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  #34  
Old 05-03-2018, 02:15 PM
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How would one be able to identify a heavy r4 from a light r4 - what do I look for on the unit? Is there a measurement? Just part number confirmation?
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  #35  
Old 05-03-2018, 02:26 PM
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Originally Posted by kuene View Post
How would one be able to identify a heavy r4 from a light r4 - what do I look for on the unit? Is there a measurement? Just part number confirmation?
The heavy is the left photo, light is the right. I doubt there is any difference with the internals.
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evaluating an AC compressor when system is currently discharged-serveimage.jpg   evaluating an AC compressor when system is currently discharged-serveimage-1.jpg  
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  #36  
Old 05-03-2018, 03:40 PM
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Originally Posted by ROLLGUY View Post
I have worked on probably 30 of these systems, and more often than not, the hoses leak. My experience says they SHOULD be replaced. So often there is enough time and money to do things over, but not enough time or money to do it right the first time. Why is that?
How did you determine that the hoses leaked? Did you test each hose individually?

I tested total about 15 x W123 AC hoses with a digital pressure gauge with the hose submerged underwater and they were all good. Those hoses were 35 to 40 years old. 2 of the hoses (taken from an 82 300D), looked rotten on the outside but still tested good and did not leak.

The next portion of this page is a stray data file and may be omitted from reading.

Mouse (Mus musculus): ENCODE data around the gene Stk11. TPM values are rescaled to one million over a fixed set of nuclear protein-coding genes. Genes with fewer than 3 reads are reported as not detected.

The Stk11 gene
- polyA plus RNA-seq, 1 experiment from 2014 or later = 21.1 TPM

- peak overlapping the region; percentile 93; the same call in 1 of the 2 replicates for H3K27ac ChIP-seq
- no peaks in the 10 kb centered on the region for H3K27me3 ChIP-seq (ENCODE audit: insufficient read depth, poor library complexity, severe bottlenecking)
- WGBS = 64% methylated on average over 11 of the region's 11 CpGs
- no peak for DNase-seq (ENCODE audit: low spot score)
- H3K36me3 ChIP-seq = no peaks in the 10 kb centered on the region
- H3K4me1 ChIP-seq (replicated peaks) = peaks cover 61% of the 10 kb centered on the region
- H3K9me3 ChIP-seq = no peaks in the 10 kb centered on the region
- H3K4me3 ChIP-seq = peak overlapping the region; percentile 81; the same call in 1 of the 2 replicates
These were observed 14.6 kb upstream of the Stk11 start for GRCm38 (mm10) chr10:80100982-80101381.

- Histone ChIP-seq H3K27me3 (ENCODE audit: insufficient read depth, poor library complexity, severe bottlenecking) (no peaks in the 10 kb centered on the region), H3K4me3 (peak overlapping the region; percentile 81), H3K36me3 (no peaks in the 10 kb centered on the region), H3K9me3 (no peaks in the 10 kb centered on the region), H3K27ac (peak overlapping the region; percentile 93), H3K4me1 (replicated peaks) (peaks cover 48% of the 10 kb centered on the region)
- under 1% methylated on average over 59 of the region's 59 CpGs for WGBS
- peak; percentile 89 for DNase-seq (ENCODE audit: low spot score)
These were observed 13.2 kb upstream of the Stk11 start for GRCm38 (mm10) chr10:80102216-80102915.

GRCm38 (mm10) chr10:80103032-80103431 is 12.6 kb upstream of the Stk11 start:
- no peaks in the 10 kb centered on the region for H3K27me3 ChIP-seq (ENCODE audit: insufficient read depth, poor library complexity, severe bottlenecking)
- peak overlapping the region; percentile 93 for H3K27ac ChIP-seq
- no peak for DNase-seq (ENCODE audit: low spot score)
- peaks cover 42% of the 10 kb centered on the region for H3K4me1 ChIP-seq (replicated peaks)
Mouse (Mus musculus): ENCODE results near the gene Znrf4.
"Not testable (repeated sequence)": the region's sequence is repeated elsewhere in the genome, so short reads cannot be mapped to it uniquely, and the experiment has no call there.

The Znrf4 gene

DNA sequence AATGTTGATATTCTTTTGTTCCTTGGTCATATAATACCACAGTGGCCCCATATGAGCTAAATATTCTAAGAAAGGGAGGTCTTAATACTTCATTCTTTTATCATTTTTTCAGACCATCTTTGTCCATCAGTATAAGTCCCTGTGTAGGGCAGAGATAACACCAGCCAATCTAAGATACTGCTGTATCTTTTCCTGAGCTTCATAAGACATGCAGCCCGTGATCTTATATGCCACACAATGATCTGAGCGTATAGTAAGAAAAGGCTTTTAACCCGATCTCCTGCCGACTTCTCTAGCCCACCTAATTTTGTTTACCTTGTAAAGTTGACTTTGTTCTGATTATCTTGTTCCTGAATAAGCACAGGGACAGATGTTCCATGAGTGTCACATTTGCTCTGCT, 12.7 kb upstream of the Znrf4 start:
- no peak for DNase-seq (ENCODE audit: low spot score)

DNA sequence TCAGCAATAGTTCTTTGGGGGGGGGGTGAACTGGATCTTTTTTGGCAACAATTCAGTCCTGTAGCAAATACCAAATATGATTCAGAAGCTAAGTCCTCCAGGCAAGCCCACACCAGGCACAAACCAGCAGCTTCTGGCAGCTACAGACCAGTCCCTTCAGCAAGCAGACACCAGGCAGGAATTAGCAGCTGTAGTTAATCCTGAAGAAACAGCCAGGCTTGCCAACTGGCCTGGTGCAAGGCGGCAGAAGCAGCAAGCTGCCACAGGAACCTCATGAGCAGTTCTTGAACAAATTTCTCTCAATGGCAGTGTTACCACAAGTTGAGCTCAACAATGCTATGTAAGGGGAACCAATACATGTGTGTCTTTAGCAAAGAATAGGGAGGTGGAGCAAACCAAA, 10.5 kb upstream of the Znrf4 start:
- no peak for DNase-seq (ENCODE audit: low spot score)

An important point I am making here is: unless you do a proper test on each hose, you do not know if the hose is good or bad.


edit: I did not and would not use the rotten looking hose, even though it tested good. W123 AC hoses are thick with 2 layers. Even though the outer layer is rotten, the inner layer could still be good.

Took my 85 300D for a drive today in 90 F weather with nice cold AC.
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Last edited by funola; 05-03-2018 at 04:10 PM.
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  #37  
Old 05-03-2018, 09:30 PM
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The heavy is the left photo, light is the right. I doubt there is any difference with the internals.
A good reason to use heavy is heavy use o-rings on the manifold ports, light use stepped washers which are a pain to get right.
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  #38  
Old 05-03-2018, 09:45 PM
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Originally Posted by funola View Post
How did you determine that the hoses leaked? Did you test each hose individually?

I tested total about 15 x W123 AC hoses with a digital pressure gauge with the hose submerged underwater and they were all good. Those hoses were 35 to 40 years old. 2 of the hoses (taken from an 82 300D), looked rotten on the outside but still tested good and did not leak.

An important point I am making here is: unless you do a proper test on each hose, you do not know if the hose is good or bad.


edit: I did not and would not use the rotten looking hose, even though it tested good. W123 AC hoses are thick with 2 layers. Even though the outer layer is rotten, the inner layer could still be good.

Took my 85 300D for a drive today in 90 F weather with nice cold AC.
When the system is pressure tested with 250 psi of nitrogen and sprayed with soap, many have leaked. They also leak at the crimped end often. Yes I agree that the hose used in these cars is very good quality, but they still have leaks, and often in my experience. "I did not and would not use the rotten looking hose, even though it tested good." I am the same way. I don't want to gamble on a 30+ year old hose even if it looks good. With the cost of refrigerant, labor, and time, it is just not worth doing the job twice.
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  #39